January 10, 2017 8:19 am
Updated: January 10, 2017 8:43 am

Canary seed safe to eat, but human food market developing slowly

WATCH ABOVE: After many years of testing and producer levies, canary seed received approval for human consumption in 2016 – for both Canada and the United States. But it’s strictly for the skinless or de-hulled variety. Ryan Kessler has more.


One year after being designated safe for humans to eat, progress has been slow when it comes to creating a human consumption market for canary seed.

In January 2016, the Canaryseed Development Commission of Saskatchewan (CDCS) announced the crop received “novel food” approval from Health Canada. The U.S. Food and Drug Administration said canary seed is “generally recognized as safe.”

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READ MORE: Canary seed designated safe for humans to eat

“It’s high in protein. It has a nice unsaturated fatty acid profile and it’s gluten free,” said Kevin Hursh, executive director of the CDCS.

Dehulled canary seeds can be used to replace sesame seeds in many foods like burger buns or cookies. Seeds can also be ground into a flour and made into bread, cereals and pasta.

However, Saskatchewan lacks commercial dehulling equipment, which is needed to remove the outer skin or layer on the seeds for human consumption.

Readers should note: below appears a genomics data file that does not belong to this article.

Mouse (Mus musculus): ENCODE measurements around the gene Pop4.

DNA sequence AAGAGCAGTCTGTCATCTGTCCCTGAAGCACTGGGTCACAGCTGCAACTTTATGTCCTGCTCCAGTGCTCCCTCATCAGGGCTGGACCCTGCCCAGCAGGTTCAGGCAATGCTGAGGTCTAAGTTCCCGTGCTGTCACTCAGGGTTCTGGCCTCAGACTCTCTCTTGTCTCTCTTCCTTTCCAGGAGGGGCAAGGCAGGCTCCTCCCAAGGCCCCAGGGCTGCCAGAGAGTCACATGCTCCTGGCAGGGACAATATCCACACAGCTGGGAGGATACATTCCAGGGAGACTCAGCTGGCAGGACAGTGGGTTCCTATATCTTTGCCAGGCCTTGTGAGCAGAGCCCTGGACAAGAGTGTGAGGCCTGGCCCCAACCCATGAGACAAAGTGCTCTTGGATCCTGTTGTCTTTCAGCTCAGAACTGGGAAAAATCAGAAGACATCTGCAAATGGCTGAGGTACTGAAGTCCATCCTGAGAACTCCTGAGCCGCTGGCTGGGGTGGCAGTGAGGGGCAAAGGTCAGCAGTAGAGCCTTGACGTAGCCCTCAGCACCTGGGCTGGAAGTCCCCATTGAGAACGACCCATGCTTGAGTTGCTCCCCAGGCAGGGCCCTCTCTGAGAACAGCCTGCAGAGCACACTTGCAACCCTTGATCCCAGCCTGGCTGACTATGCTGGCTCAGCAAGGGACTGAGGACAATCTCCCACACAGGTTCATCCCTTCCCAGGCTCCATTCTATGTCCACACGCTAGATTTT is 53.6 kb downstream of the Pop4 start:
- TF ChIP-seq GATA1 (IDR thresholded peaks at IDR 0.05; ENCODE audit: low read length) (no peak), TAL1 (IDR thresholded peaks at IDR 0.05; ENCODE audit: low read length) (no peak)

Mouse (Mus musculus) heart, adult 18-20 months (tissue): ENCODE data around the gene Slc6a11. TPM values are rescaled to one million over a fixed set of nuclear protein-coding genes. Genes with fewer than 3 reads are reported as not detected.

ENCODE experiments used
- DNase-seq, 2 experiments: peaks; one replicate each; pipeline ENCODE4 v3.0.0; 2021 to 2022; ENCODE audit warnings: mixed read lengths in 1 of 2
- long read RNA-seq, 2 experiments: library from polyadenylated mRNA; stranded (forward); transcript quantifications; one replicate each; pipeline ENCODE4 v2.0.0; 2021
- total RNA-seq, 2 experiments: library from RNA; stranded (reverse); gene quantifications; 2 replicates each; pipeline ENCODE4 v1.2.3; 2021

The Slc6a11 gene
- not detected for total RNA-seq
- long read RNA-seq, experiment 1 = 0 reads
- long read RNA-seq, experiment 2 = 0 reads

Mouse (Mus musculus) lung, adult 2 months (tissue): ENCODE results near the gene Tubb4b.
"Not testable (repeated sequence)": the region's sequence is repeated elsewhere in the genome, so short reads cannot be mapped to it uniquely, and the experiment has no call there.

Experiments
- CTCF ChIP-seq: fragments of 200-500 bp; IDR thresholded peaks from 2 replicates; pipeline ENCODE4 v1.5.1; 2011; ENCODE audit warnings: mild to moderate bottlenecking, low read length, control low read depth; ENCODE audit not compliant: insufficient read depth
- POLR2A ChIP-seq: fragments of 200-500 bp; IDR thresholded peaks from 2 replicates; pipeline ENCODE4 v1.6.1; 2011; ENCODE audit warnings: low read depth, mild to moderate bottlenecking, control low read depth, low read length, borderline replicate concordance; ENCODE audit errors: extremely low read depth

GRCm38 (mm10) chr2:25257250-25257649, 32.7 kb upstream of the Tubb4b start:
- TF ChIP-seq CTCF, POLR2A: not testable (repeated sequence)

“When you sell canary seed for bird seed, you leave the hulls on. That’s the way the birds like it,” Hursh said.

READ MORE: Saskatchewan streamlining agricultural drainage approval process

Canpulse Foods’ plant in Zealandia, Sask., could be one of the first operators of a commercial dehuller if plans for an upgrade are realized before this fall, said managing partner David Nobbs.

“It’s a chicken and egg situation. We really need to have some supply before people can tell us whether they like it,” Nobbs said.

About 300,000 acres of canary seed are typically grown in Saskatchewan every year, making up more than 95 per cent of Canadian acreage and production.

© 2017 Global News, a division of Corus Entertainment Inc.

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